Owner: Mike Reynolds
Shop: Mobile Automotive Service Solutions
Location: Charleston, South Carolina
A mobile technician needs to think outside the box when it comes to a toolbox, and that's precisely what Mike Reynolds, owner and diagnostician of Mobile Automotive Service Solutions in Charleston, South Carolina, did. Reynolds has been a technician for 13 years, and he specializes in mobile diagnostics, programming, R-1234yf service, ADAS calibrations and training.
Reynolds purchased his initial toolbox, a Matco 4S Series Triple Bay box, new in 2007, eventually adding a side locker and a bench top. But, as he transitioned from a technician to a mobile diagnostician, he realized he needed a way to make his toolbox completely portable.
The solution? Reynolds removed the wheels and accessories and mounted the toolbox in an IDI diesel-powered Ford E350, running power into many of the drawers so he is able to keep scan tools and computers secure and charged.
"The ambulance chassis is a repurposed SWAT team truck that I purchased with less than 75,000 miles on it," Reynolds explains. "I went with an [earlier] model chassis to avoid issues caused by modern emissions systems. Each compartment is utilized to allow easy access to tools while on the job."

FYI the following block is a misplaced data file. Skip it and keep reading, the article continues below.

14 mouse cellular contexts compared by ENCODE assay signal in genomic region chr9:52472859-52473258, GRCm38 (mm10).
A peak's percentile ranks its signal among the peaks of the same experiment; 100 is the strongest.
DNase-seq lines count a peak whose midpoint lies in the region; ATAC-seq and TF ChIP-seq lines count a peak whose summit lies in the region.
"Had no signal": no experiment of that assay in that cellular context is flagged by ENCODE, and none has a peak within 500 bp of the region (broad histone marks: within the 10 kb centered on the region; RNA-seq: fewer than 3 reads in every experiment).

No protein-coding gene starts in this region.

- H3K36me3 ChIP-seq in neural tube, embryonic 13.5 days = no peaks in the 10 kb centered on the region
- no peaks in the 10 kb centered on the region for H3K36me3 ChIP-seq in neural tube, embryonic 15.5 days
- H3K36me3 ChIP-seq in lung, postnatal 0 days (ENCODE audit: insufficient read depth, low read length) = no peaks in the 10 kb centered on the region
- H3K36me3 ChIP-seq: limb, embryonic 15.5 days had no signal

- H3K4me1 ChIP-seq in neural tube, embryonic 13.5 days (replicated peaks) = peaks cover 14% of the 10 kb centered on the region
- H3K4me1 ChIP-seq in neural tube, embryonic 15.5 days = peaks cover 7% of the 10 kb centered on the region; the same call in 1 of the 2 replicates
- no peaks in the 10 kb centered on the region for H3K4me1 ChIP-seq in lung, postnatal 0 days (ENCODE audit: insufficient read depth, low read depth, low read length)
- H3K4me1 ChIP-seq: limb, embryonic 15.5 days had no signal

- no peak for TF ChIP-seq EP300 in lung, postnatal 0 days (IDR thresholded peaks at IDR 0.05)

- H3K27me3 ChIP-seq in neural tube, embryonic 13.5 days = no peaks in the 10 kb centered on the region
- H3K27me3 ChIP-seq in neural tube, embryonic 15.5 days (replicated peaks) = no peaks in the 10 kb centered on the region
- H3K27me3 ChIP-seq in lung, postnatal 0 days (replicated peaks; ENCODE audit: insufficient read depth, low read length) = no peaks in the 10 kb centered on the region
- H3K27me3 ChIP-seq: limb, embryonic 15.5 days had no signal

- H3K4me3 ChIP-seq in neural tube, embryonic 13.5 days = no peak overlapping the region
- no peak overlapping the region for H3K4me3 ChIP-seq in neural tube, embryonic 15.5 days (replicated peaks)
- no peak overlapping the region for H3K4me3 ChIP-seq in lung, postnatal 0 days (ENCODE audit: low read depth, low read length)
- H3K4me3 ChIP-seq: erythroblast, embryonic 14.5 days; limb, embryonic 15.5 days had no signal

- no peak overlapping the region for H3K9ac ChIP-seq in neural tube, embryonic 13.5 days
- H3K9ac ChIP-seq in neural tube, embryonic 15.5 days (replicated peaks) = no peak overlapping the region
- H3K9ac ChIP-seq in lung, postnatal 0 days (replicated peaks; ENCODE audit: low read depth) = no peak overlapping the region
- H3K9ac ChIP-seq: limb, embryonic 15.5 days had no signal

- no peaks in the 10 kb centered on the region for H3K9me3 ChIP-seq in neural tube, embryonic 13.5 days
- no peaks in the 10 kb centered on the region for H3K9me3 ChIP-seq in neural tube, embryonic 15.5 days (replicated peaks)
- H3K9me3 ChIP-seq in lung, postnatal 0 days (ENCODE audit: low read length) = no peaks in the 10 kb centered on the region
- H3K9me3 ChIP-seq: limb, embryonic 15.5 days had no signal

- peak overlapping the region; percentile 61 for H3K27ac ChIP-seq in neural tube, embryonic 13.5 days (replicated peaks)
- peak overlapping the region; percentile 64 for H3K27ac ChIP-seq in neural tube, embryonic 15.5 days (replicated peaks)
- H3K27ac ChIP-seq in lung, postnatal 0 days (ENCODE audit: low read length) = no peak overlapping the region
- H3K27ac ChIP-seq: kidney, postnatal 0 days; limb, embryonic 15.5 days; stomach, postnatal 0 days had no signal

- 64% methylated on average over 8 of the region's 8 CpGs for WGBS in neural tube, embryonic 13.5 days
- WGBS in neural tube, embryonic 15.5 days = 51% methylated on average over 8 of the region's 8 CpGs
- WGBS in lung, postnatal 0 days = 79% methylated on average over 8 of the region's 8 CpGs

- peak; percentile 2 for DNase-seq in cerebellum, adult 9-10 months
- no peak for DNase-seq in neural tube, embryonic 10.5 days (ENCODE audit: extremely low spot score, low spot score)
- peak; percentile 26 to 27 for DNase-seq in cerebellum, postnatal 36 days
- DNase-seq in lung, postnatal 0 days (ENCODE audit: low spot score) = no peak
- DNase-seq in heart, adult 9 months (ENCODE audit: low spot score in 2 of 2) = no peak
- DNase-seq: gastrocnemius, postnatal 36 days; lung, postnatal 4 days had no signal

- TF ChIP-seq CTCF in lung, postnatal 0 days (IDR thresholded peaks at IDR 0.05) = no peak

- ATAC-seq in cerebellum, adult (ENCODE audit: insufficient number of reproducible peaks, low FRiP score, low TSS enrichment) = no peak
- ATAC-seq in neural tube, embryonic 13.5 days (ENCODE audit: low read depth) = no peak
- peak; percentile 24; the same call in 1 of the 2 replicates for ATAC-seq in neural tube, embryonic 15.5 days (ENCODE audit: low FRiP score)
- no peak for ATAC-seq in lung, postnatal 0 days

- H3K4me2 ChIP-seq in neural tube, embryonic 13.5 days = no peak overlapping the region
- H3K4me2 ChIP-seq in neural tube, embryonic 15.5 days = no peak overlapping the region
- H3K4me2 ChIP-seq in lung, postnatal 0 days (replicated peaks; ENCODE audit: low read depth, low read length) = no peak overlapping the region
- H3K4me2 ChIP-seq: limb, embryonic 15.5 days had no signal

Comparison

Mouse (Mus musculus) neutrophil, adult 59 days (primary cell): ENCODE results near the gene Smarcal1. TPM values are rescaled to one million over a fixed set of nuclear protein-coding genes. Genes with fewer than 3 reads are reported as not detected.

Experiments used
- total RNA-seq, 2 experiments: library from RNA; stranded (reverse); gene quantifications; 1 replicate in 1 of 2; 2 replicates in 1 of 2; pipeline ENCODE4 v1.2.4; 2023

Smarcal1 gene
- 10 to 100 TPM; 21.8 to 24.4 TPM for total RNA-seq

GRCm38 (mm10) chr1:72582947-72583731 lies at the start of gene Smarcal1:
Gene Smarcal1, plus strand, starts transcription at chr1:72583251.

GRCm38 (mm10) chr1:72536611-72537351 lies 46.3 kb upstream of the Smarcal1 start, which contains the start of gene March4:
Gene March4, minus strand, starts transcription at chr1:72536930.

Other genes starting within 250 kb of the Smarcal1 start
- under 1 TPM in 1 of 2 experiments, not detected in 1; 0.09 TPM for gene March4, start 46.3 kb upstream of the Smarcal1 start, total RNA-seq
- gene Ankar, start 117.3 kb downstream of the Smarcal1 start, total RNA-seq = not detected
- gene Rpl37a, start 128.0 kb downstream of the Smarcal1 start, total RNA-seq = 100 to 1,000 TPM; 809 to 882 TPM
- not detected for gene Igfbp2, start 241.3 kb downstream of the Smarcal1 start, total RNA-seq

Reynolds also added a homemade collapsible tool cart to one of the side compartments. In the rear are two flash programming chargers, one portable and one with a 25' battery cable. Adjacent to the jump seat, a swivel-out desk has been mounted with a removable laptop and full function printer to create a mobile office.
"Keeping tools organized is key in a mobile truck," Reynolds adds. "I use Kaizen foam for much for the tool storage."
Velcro keeps computers, routers and other key items from shifting during the drive, and he uses a custom-made scope lead and banana jack probe organizer to help keep test leads organized and untangled.
"I've found that using bright colors under the tools helps me easily identify when one is missing while packing up," he says.
Reynolds' favorite feature of his mobile toolbox is the electrical system, which is comprised of a high-amp alternator, 2,000w pure sine wave inverter/charger and two Hawker batteries separated from the two engine batteries by a key on power cut solenoid. "The entire system can be monitored and tracked by a cellphone, which can also remote start and disable the engine," he says.
But, this custom setup is just the start for Reynolds, who is planning to add a "lite" version of his current mobile toolbox in the future, which he will operate as a satellite programming-only truck.